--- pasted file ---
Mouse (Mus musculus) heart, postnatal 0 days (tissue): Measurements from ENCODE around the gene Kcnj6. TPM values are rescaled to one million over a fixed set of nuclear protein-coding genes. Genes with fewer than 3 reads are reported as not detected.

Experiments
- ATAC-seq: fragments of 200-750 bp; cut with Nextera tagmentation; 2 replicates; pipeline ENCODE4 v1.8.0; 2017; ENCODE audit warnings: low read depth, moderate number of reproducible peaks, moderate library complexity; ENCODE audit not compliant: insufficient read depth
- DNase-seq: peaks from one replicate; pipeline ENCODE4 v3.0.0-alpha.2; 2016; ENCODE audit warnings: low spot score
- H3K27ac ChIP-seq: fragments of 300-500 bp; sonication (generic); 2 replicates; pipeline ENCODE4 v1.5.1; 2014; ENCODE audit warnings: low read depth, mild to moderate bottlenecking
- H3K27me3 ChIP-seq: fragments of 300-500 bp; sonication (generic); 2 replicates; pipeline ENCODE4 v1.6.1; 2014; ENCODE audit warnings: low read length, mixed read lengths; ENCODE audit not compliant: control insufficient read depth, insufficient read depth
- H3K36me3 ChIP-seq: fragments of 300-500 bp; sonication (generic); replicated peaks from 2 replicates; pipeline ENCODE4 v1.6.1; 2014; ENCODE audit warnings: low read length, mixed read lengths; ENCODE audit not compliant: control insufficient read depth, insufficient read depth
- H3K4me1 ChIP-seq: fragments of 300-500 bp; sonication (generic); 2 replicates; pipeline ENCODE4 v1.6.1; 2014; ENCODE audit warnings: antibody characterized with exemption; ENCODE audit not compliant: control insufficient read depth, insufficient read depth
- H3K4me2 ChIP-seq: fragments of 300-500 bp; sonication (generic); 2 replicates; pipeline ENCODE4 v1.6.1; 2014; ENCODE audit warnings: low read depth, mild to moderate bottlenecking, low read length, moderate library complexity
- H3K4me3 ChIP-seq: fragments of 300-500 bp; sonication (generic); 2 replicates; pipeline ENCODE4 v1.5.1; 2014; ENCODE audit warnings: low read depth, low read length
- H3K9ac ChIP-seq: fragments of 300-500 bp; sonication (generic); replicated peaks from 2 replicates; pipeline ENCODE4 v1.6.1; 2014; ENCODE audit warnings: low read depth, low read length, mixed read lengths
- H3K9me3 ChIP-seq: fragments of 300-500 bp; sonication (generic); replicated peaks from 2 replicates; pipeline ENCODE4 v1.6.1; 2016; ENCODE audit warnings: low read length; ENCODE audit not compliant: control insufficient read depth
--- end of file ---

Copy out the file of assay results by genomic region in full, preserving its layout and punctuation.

Mouse (Mus musculus) heart, postnatal 0 days (tissue): Measurements from ENCODE around the gene Kcnj6. TPM values are rescaled to one million over a fixed set of nuclear protein-coding genes. Genes with fewer than 3 reads are reported as not detected.

Experiments
- ATAC-seq: fragments of 200-750 bp; cut with Nextera tagmentation; 2 replicates; pipeline ENCODE4 v1.8.0; 2017; ENCODE audit warnings: low read depth, moderate number of reproducible peaks, moderate library complexity; ENCODE audit not compliant: insufficient read depth
- DNase-seq: peaks from one replicate; pipeline ENCODE4 v3.0.0-alpha.2; 2016; ENCODE audit warnings: low spot score
- H3K27ac ChIP-seq: fragments of 300-500 bp; sonication (generic); 2 replicates; pipeline ENCODE4 v1.5.1; 2014; ENCODE audit warnings: low read depth, mild to moderate bottlenecking
- H3K27me3 ChIP-seq: fragments of 300-500 bp; sonication (generic); 2 replicates; pipeline ENCODE4 v1.6.1; 2014; ENCODE audit warnings: low read length, mixed read lengths; ENCODE audit not compliant: control insufficient read depth, insufficient read depth
- H3K36me3 ChIP-seq: fragments of 300-500 bp; sonication (generic); replicated peaks from 2 replicates; pipeline ENCODE4 v1.6.1; 2014; ENCODE audit warnings: low read length, mixed read lengths; ENCODE audit not compliant: control insufficient read depth, insufficient read depth
- H3K4me1 ChIP-seq: fragments of 300-500 bp; sonication (generic); 2 replicates; pipeline ENCODE4 v1.6.1; 2014; ENCODE audit warnings: antibody characterized with exemption; ENCODE audit not compliant: control insufficient read depth, insufficient read depth
- H3K4me2 ChIP-seq: fragments of 300-500 bp; sonication (generic); 2 replicates; pipeline ENCODE4 v1.6.1; 2014; ENCODE audit warnings: low read depth, mild to moderate bottlenecking, low read length, moderate library complexity
- H3K4me3 ChIP-seq: fragments of 300-500 bp; sonication (generic); 2 replicates; pipeline ENCODE4 v1.5.1; 2014; ENCODE audit warnings: low read depth, low read length
- H3K9ac ChIP-seq: fragments of 300-500 bp; sonication (generic); replicated peaks from 2 replicates; pipeline ENCODE4 v1.6.1; 2014; ENCODE audit warnings: low read depth, low read length, mixed read lengths
- H3K9me3 ChIP-seq: fragments of 300-500 bp; sonication (generic); replicated peaks from 2 replicates; pipeline ENCODE4 v1.6.1; 2016; ENCODE audit warnings: low read length; ENCODE audit not compliant: control insufficient read depth